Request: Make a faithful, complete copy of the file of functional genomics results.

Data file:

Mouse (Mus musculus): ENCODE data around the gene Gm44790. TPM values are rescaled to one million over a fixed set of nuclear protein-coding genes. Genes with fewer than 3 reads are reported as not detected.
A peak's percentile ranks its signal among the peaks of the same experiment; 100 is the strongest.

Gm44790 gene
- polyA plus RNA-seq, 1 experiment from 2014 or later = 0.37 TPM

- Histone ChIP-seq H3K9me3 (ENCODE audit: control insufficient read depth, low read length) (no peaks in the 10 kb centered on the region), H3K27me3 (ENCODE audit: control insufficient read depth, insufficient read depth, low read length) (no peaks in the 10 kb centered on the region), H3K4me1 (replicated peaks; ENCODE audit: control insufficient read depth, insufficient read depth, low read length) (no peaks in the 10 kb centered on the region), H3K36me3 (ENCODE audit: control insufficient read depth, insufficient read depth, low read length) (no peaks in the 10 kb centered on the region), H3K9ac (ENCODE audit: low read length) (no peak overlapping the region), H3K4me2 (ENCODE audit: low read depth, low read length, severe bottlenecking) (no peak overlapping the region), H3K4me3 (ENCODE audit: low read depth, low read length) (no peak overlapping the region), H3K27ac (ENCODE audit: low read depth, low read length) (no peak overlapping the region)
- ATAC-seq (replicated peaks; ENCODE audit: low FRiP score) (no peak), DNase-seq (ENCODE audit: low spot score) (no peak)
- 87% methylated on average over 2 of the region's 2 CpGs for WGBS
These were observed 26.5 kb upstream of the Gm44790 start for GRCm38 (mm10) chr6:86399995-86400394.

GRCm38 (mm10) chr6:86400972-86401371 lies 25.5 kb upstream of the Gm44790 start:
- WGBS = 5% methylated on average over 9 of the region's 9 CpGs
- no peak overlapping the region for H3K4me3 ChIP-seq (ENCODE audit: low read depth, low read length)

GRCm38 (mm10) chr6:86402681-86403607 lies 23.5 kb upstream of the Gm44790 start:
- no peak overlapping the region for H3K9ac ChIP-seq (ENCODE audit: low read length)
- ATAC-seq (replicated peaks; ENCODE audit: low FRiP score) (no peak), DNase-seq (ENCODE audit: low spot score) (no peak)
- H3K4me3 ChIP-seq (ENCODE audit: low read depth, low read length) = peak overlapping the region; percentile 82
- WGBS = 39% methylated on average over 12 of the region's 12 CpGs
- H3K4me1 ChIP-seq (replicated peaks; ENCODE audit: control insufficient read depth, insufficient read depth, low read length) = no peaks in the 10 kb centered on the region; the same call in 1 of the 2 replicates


Mouse (Mus musculus): ENCODE data around the gene Gm44790. TPM values are rescaled to one million over a fixed set of nuclear protein-coding genes. Genes with fewer than 3 reads are reported as not detected.
A peak's percentile ranks its signal among the peaks of the same experiment; 100 is the strongest.

Gm44790 gene
- polyA plus RNA-seq, 1 experiment from 2014 or later = 0.37 TPM

- Histone ChIP-seq H3K9me3 (ENCODE audit: control insufficient read depth, low read length) (no peaks in the 10 kb centered on the region), H3K27me3 (ENCODE audit: control insufficient read depth, insufficient read depth, low read length) (no peaks in the 10 kb centered on the region), H3K4me1 (replicated peaks; ENCODE audit: control insufficient read depth, insufficient read depth, low read length) (no peaks in the 10 kb centered on the region), H3K36me3 (ENCODE audit: control insufficient read depth, insufficient read depth, low read length) (no peaks in the 10 kb centered on the region), H3K9ac (ENCODE audit: low read length) (no peak overlapping the region), H3K4me2 (ENCODE audit: low read depth, low read length, severe bottlenecking) (no peak overlapping the region), H3K4me3 (ENCODE audit: low read depth, low read length) (no peak overlapping the region), H3K27ac (ENCODE audit: low read depth, low read length) (no peak overlapping the region)
- ATAC-seq (replicated peaks; ENCODE audit: low FRiP score) (no peak), DNase-seq (ENCODE audit: low spot score) (no peak)
- 87% methylated on average over 2 of the region's 2 CpGs for WGBS
These were observed 26.5 kb upstream of the Gm44790 start for GRCm38 (mm10) chr6:86399995-86400394.

GRCm38 (mm10) chr6:86400972-86401371 lies 25.5 kb upstream of the Gm44790 start:
- WGBS = 5% methylated on average over 9 of the region's 9 CpGs
- no peak overlapping the region for H3K4me3 ChIP-seq (ENCODE audit: low read depth, low read length)

GRCm38 (mm10) chr6:86402681-86403607 lies 23.5 kb upstream of the Gm44790 start:
- no peak overlapping the region for H3K9ac ChIP-seq (ENCODE audit: low read length)
- ATAC-seq (replicated peaks; ENCODE audit: low FRiP score) (no peak), DNase-seq (ENCODE audit: low spot score) (no peak)
- H3K4me3 ChIP-seq (ENCODE audit: low read depth, low read length) = peak overlapping the region; percentile 82
- WGBS = 39% methylated on average over 12 of the region's 12 CpGs
- H3K4me1 ChIP-seq (replicated peaks; ENCODE audit: control insufficient read depth, insufficient read depth, low read length) = no peaks in the 10 kb centered on the region; the same call in 1 of the 2 replicates